There are a number of things that can be done to screen for fraud. Here are a few:
1) AVS - Address Verification Service. Verifies whether the specified street # and zip code match the one on record for the cardholder. Not available on foreign-issued cards.
2) CVV2 - Cardholder Verification Value. 3-digit on VISA/MC, 4-digit on AMEX code that is embossed on the card. The cardholder should be able to produce and have this number match. This is a useful security precaution but not 100% foolproof. (nothing is)
3) IP-Logging and Verification - long story short, if someone claims to be from Texas but their IP shows them being in Russia, then "Houston, we have a problem"
4) Negative Databases - these are databases that have lists of cardholders who abuse their card privileges and frequently charge back sales. Sales to these folks can be declined.
5) Geographic Limits - there are certain "hot spots" for credit card fraud and it is possible to setup your system to auto-reject orders from these regions and/or countries.
6) Momentum Tracking - to avoid fraudsters from going to a site and running through a hundred stolen cards just to test which ones are good or not, IP-based and time-based momentum tracking can be used to prevent this from happening.
7) Transaction floor & ceilings - it is possible to set a minimum or maximum transaction amount on the back-end of some gateways to prevent people from spoofing a higher value or lower value through your shopping cart or ordering system.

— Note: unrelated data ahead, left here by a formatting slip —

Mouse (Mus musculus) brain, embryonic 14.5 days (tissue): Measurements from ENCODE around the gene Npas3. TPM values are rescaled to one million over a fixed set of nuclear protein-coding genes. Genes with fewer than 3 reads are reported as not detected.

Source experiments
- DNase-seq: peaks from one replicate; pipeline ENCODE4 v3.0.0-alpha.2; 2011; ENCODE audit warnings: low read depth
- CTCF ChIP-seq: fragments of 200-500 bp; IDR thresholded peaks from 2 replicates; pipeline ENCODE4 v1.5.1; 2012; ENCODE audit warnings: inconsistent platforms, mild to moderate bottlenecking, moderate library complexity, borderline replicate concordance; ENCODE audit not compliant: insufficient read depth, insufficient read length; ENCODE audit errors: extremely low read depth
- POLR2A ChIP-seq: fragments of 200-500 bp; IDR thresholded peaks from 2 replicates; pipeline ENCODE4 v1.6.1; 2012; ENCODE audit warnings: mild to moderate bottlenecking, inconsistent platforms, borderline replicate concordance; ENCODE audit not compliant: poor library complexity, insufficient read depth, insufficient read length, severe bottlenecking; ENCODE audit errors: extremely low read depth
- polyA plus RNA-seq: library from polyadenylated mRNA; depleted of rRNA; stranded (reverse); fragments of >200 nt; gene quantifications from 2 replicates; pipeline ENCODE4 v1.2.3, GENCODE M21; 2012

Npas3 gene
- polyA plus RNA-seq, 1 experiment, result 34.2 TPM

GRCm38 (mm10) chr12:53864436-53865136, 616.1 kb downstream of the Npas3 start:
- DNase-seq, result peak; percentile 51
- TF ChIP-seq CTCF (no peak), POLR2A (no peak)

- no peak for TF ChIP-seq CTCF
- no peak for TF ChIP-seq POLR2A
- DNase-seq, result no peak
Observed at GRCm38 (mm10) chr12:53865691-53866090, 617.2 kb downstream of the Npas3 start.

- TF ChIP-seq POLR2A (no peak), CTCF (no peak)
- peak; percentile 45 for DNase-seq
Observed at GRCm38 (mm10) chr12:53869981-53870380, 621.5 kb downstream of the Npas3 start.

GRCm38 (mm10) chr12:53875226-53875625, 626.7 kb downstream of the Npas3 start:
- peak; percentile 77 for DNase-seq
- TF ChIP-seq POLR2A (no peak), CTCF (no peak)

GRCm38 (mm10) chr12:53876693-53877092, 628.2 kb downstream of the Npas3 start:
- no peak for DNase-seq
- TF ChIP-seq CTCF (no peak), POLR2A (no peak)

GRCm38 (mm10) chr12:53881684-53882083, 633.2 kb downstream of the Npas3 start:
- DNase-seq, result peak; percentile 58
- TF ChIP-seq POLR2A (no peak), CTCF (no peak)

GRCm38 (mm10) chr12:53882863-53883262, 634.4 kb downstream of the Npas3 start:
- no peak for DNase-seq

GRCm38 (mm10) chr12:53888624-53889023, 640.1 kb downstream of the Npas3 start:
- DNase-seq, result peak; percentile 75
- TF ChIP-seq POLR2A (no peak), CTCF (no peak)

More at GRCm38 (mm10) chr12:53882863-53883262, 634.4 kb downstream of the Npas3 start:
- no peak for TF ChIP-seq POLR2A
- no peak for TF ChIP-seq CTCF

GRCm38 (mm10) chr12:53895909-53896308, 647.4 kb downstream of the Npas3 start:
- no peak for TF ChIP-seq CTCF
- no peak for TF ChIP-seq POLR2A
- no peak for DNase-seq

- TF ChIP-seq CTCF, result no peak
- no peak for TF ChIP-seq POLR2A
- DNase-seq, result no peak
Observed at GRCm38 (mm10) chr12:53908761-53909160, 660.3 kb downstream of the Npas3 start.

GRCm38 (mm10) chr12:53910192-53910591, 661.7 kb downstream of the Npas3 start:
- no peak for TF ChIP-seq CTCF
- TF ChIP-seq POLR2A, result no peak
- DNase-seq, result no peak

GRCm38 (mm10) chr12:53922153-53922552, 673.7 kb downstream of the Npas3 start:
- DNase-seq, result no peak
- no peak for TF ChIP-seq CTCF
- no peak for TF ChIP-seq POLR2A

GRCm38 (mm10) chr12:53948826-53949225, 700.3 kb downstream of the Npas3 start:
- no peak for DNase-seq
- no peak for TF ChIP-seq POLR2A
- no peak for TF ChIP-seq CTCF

8) Limitation on credit returns - to protect against someone who tries to get into a merchant's vterminal and issue a credit return back to a stolen card for some huge amount, some gateways can limit credit returns to only be able to be applied to previous sales.
9) Phone Verifications on any large sales - if someone orders a big package or a big ticket item, it always pays to do a phone verification prior to releasing access. Some people do this for -every- sale but this is a decision individual to each merchant.
10) "Verified by VISA" and other new initiatives - these are designed to add another layer of verification and authentication on a given credit card transaction. Once they become more widely adopted, these initiatives will be useful tools.
11) Combined Multi-Factor Analysis - very much akin to a "spam filter", there are systems that attach points or weighted values to all of the above risk factors to reach a final risk factor figure and then the trans is accepted or rejected based upon that final "risk score."
So... in a nutshell, those are a few ways to conduct fraud screening. There are many "detail points" underneath each of them of course but the above is a good quick overview.
With respect to actually companies that "bundle in" all of the above - there are several. FraudScreen.net is probably one of the most popular and this one is offered through Authorize.Net.
In addition, there is a service offered by Qualsys through Verisign that provides a comparable fraud screening function.
Lastly, the FraudGuardian service from ModernGigabyte is another screening service.
For any fraud screening/scrubbing system, additional monthly and transaction costs apply so a decision needs to be made whether or not the many internal safeguards that you can take as a business owner/manager are sufficient or whether a fraud screening system would be better.